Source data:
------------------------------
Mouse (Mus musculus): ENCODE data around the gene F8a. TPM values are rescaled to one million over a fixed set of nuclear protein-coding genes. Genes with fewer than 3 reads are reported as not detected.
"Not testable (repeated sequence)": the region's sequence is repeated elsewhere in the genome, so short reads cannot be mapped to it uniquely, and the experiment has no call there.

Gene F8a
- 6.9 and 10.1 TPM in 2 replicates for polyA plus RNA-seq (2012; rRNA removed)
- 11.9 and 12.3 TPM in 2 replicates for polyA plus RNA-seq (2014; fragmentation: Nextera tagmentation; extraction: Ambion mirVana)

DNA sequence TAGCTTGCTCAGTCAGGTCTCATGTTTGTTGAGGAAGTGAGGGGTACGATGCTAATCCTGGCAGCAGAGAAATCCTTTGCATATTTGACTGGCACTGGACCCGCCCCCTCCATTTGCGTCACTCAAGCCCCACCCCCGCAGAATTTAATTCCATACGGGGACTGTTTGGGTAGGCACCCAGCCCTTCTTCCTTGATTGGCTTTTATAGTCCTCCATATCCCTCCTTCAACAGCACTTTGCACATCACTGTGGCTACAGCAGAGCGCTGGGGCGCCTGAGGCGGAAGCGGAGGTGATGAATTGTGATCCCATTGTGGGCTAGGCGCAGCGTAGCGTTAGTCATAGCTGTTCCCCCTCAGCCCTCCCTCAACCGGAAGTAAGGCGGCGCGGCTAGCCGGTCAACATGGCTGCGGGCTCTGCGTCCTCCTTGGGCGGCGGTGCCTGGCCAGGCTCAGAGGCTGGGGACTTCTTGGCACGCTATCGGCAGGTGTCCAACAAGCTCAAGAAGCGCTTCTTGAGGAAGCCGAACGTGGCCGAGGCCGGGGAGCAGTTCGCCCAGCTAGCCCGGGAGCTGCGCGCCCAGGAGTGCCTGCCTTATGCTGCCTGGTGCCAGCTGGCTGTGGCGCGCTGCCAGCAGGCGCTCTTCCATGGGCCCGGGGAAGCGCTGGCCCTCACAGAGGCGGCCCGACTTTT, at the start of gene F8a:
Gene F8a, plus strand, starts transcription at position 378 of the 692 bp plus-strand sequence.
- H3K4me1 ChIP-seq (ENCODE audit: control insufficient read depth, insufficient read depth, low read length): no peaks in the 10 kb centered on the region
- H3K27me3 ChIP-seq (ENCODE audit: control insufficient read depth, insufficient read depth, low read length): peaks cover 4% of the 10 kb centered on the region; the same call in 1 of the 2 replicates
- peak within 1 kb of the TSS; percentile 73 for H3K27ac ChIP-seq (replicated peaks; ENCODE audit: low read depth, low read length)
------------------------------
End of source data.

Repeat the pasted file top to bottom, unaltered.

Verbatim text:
Mouse (Mus musculus): ENCODE data around the gene F8a. TPM values are rescaled to one million over a fixed set of nuclear protein-coding genes. Genes with fewer than 3 reads are reported as not detected.
"Not testable (repeated sequence)": the region's sequence is repeated elsewhere in the genome, so short reads cannot be mapped to it uniquely, and the experiment has no call there.

Gene F8a
- 6.9 and 10.1 TPM in 2 replicates for polyA plus RNA-seq (2012; rRNA removed)
- 11.9 and 12.3 TPM in 2 replicates for polyA plus RNA-seq (2014; fragmentation: Nextera tagmentation; extraction: Ambion mirVana)

DNA sequence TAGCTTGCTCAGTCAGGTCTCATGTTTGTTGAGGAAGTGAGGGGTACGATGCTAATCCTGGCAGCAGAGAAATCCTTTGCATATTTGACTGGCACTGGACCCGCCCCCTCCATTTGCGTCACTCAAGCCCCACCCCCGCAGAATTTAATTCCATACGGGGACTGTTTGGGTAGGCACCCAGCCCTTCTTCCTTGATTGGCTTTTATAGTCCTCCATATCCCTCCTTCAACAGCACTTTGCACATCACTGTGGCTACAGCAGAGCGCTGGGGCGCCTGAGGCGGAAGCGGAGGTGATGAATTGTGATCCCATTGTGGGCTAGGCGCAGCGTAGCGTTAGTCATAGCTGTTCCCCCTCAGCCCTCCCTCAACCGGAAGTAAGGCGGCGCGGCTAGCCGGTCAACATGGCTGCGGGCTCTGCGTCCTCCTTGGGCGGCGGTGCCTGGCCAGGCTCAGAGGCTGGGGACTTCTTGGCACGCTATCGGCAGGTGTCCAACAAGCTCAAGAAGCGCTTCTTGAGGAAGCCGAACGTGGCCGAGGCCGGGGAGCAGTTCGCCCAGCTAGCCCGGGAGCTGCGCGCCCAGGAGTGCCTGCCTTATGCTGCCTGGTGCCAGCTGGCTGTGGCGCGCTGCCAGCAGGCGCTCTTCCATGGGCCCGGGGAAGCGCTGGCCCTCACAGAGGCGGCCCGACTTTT, at the start of gene F8a:
Gene F8a, plus strand, starts transcription at position 378 of the 692 bp plus-strand sequence.
- H3K4me1 ChIP-seq (ENCODE audit: control insufficient read depth, insufficient read depth, low read length): no peaks in the 10 kb centered on the region
- H3K27me3 ChIP-seq (ENCODE audit: control insufficient read depth, insufficient read depth, low read length): peaks cover 4% of the 10 kb centered on the region; the same call in 1 of the 2 replicates
- peak within 1 kb of the TSS; percentile 73 for H3K27ac ChIP-seq (replicated peaks; ENCODE audit: low read depth, low read length)